With a cast made up of legendary performers like De Niro, Keitel and Stallone, each actor brings a certain level of baggage to their roles. Mangold does an excellent job of utilizing this to his advantage, using each actor's cinematic history to enhance the experience. As soon as De Niro and Keitel appear on screen there is an instant familiarity shaped between them and the audience, informed by the actors' storied and rich filmic past. While most of the ensemble's previous filmography complements the archetypes they play here, with Stallone, the director purposefully casts against type, drawing a sharp contrast against the actor's iconic, tough-guy persona. Together they create a memorable and wonderfully nuanced character that is the antithesis of the action hero's typical roles. While Stallone has been in some great movies over the years, with few exceptions, he's not really known for subtle character work. As the overweight, partially deaf, and heartbreakingly pathetic Freddy, the actor flexes muscles we didn't even know he had, forging an emotionally layered character. Stallone went so far as to physically transform his usually chiseled self into an out of shape everyman of sorts, and the results are quite impressive. Sure, even with a beer belly the man can't help but carry a certain intimidating appearance, but coupled with his sad, underplayed, almost laconic demeanor, he becomes a completely unassuming and weak presence, lost in a sea of stronger personalities. This all works brilliantly to the film's advantage, and the slow build toward Freddy's eventual boiling point results in a truly memorable and emotionally potent climax.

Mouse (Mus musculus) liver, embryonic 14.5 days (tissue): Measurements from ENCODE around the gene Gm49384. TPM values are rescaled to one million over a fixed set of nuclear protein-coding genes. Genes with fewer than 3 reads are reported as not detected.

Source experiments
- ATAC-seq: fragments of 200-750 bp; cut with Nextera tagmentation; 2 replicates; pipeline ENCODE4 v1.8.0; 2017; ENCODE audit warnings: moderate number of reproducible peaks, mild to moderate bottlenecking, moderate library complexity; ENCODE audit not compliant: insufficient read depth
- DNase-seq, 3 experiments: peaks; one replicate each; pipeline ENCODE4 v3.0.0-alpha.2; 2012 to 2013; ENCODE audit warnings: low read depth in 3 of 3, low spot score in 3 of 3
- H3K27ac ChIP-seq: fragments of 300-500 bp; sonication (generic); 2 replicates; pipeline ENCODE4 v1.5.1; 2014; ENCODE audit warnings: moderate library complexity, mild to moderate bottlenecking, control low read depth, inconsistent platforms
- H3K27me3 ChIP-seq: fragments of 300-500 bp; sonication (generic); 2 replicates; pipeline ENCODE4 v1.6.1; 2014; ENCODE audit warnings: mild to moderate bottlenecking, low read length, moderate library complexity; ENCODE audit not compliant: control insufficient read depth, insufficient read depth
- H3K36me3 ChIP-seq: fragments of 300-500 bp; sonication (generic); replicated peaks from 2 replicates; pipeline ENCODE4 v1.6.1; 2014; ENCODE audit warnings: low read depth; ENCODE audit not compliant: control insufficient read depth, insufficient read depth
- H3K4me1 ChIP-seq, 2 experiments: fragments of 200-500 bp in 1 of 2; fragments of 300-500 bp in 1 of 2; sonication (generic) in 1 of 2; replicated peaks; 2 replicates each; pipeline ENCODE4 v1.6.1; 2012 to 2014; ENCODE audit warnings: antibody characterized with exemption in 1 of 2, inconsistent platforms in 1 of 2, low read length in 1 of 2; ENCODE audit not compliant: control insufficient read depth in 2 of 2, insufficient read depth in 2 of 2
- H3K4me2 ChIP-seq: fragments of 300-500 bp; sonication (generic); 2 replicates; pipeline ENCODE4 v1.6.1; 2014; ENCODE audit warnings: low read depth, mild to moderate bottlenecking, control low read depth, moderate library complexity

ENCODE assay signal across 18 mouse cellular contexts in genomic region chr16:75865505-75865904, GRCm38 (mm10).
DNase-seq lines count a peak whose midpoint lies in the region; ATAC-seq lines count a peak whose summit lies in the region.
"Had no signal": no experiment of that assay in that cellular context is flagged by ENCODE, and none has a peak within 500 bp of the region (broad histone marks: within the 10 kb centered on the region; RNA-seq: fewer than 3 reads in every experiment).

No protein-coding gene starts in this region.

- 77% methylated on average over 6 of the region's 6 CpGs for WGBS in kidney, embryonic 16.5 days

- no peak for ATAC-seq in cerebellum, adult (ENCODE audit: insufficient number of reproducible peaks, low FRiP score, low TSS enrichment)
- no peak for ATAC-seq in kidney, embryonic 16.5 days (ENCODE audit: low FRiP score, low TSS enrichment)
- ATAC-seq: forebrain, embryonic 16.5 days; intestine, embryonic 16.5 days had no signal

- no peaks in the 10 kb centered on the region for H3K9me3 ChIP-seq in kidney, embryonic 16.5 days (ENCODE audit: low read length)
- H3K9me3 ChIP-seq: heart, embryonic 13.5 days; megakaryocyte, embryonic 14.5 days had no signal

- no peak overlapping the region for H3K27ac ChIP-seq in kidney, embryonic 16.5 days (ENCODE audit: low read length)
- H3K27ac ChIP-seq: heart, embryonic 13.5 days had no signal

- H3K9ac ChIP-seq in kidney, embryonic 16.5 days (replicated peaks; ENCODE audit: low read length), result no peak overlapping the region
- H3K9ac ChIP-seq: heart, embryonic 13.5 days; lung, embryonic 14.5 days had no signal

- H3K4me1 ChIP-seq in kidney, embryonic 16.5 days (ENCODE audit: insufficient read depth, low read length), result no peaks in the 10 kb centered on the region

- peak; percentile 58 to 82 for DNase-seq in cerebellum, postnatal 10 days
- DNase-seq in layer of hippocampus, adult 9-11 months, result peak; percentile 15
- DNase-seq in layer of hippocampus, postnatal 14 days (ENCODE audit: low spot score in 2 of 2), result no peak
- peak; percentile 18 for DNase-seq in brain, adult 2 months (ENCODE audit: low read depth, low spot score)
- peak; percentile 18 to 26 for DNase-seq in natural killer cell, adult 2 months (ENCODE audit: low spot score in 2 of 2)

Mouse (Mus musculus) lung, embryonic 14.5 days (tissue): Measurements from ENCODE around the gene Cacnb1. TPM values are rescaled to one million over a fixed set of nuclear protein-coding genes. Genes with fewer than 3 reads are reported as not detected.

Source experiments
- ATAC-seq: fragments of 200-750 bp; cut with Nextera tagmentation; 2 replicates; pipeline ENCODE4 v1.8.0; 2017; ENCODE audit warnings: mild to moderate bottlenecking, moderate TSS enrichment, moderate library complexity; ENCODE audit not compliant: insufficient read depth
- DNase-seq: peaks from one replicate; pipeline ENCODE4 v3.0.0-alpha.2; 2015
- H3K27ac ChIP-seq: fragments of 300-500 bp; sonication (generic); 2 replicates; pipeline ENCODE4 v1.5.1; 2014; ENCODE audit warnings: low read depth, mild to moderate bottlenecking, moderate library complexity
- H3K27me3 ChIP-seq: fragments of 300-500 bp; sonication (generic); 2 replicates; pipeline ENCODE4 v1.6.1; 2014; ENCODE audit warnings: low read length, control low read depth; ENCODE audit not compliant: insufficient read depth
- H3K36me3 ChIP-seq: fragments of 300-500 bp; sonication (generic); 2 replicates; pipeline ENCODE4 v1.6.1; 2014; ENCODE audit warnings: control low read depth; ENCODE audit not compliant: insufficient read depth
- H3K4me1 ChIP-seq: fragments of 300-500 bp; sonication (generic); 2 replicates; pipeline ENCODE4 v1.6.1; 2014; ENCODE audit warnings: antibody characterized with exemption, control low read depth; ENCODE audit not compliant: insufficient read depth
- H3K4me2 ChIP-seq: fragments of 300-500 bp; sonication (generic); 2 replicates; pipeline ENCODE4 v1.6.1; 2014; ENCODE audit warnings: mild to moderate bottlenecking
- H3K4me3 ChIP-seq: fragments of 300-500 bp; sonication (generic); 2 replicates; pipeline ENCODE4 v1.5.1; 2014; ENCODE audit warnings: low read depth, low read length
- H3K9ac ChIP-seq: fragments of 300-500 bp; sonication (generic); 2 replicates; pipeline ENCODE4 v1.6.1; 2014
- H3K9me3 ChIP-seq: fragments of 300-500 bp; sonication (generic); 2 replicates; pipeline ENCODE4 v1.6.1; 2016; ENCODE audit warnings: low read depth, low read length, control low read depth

In addition to keeping the performances on track, Mangold also brings a fitting, gritty style to the proceedings. The aforementioned climax is a truly impressive display of image and sound coming together in perfect unison, and Mangold's use of isolated effects, frequencies, and slow motion, perfectly place us within Freddy's POV, making the scene much more dramatic and impactful. Unfortunately, despite the solid direction, Mangold's script does have a few weaknesses. An unnecessary voice over from De Niro bookends the film, adding nothing to the proceedings, and there is some clunky, expositional dialogue peppered throughout (the reveal of how Freddy lost his hearing is a good example). On top of that, the plot feels like it could have used an extra twist or turn near the end, and a lot of the story is pretty unrealistic and a bit clichéd. I get that the town of cops is really close knit and that Donlan's influence is iron clad, but it's a little hard to believe that certain flagrant choices wouldn't somehow expose the gang's illegal behavior. Still, when put into the context of Mangold's more mythic, western inspired intentions, these lapses in logic and unoriginal developments are mostly forgivable.